Legend has it that Admiral Yamamoto made the following statement shortly after Japan’s 1941 bombing of Pearl Harbor: “I fear all we have done is to awaken a sleeping giant and fill him with a terrible resolve.” While the validity of the statement has never been verified, the principle remains that you should be careful that the enemy you try to tease and poke is not a lion ready to devour you. I have seen a lion first-hand in the wild, and their tails will swat at the flies with nary a concern in the world, but piss them off enough and they will go for blood.
In the last year and a half, Apple has filed over 20 lawsuits against smartphone manufacturers Samsung and HTC for the ways in which they have implemented their hardware designs and Android OS implementations. During that time Google has been largely silent, with the only thing closely resembling a corporate stance being a backhanded statement Google’s Executive Chairman Eric Schmidt made at a conference in Tokyo last year. When asked about whether Google would provide financial support to HTC should they lose a patent case with Apple, Schmidt said: “We will make sure they don’t lose, then.” That however has been the last statement made by Google about the whole mess. Until now.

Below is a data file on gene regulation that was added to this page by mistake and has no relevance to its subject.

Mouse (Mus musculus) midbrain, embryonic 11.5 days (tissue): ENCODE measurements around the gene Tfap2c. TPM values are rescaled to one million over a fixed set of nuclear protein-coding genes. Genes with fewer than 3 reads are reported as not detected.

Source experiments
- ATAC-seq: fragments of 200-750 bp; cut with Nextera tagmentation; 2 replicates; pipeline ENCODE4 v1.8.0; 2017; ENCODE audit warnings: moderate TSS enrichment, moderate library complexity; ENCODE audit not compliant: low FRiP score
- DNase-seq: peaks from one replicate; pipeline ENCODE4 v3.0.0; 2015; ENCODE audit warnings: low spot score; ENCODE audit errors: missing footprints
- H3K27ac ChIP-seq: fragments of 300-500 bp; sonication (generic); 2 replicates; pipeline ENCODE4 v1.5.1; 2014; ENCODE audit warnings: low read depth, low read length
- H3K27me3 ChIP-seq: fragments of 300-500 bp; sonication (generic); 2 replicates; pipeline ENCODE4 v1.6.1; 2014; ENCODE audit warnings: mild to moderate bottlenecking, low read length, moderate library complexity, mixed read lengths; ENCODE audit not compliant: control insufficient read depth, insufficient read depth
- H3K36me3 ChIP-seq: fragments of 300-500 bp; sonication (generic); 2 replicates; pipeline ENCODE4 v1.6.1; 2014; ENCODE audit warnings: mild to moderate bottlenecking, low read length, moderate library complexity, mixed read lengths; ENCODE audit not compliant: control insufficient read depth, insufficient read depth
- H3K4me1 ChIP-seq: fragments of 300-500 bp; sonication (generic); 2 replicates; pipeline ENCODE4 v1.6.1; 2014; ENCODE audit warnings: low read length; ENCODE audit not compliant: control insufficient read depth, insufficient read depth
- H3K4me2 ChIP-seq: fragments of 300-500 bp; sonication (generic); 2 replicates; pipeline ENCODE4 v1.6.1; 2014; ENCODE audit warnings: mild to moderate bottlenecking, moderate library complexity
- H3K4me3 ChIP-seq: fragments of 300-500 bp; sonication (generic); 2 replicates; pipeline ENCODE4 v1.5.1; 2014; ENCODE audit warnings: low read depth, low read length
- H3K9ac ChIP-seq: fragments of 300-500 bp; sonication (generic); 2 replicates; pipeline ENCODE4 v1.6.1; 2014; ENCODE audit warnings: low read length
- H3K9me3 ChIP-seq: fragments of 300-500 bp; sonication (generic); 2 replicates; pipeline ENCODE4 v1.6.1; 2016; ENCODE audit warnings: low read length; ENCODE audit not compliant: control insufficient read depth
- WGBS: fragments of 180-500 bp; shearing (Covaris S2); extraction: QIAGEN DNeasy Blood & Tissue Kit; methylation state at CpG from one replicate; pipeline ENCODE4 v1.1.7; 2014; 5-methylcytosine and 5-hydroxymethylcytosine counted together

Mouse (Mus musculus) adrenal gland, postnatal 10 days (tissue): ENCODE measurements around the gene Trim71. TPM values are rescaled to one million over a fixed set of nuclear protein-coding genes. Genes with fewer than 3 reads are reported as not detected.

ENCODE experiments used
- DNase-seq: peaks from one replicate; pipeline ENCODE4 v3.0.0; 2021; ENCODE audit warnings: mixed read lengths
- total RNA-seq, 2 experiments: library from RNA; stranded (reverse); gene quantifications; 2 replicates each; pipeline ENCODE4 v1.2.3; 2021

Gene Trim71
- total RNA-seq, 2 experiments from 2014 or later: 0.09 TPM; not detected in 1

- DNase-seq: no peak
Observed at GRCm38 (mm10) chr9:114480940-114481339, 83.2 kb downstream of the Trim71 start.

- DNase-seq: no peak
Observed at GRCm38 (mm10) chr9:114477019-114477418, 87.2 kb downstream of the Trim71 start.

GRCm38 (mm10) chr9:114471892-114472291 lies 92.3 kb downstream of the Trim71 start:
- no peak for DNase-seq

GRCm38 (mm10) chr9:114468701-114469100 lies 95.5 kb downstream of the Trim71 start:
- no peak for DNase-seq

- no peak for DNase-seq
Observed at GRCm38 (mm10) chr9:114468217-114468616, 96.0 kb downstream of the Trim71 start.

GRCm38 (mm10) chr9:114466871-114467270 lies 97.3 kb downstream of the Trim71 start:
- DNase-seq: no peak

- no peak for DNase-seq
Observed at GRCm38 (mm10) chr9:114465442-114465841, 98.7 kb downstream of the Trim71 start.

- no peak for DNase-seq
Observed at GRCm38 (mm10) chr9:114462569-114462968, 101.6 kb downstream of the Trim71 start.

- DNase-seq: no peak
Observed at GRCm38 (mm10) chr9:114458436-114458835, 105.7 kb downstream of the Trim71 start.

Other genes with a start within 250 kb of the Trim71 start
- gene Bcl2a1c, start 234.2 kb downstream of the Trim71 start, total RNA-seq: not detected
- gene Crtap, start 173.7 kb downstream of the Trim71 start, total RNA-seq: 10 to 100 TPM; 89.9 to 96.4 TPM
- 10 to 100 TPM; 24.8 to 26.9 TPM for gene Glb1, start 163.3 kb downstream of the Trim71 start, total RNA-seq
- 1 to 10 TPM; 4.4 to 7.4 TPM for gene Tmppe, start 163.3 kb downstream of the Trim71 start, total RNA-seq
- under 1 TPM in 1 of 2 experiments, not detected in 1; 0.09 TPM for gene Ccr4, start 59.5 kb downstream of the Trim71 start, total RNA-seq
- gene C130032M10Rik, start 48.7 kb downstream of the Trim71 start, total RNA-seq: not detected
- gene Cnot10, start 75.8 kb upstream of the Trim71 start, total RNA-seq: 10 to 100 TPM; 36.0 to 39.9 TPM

When Google announced their deal to buy Motorola Mobility in August of 2011, speculation arose as to their motivation to do so, with the blogosphere exploding with word that Google’s true motivation was to gain control of over 17,000 patents that Motorola controlled. Google CEO Larry Page stated in a shareholder conference call about the acquisition:
“The combination of the two companies is going to create tremendous shareholder value, drive great user experiences and accelerate innovation. Motorola also has a strong patent portfolio, which will help protect Android from anticompetitive threats from Microsoft, Apple and other companies.”
With the finalized acquisition of Motorola by Google in May, it seemed like it was only a matter of time before Google would stop letting its hardware partners be attacked by Apple and would take a stand. On Friday Google did just that, filing a patent-infringement lawsuit against Apple for the following seven patents: 5,883,580, 5,922,047, 6,425,002, 6,983,370, 6,493,673,7,007,064 and 7,383,983. The products they are seeking an import ban on are the Apple’s iPod Touch, the iPhone 3GS, 4 and 4S, the iPad 2 and the “new” iPad, as well as the Mac Pro, iMac, Mac mini, MacBook Pro and MacBook Air and all other Apple devices “which utilize wireless communication technologies to manage various messages and content.” Motorola also argues Apple was fully aware of the patents in question.
The obvious worst-case scenario for Apple would be that all of their products would be banned in the U.S. until they resolve the issue. I don’t believe anyone sees the worst-case scenario happening, but it would not be surprising to see some sort of preliminary injunction until the International Trade Commission (ITC) makes a ruling which is scheduled for August 24.
What is obviously interesting in this case, is that Apple would seem to be caught between the proverbial rock and a hard place. Concerning the filing, Motorola states: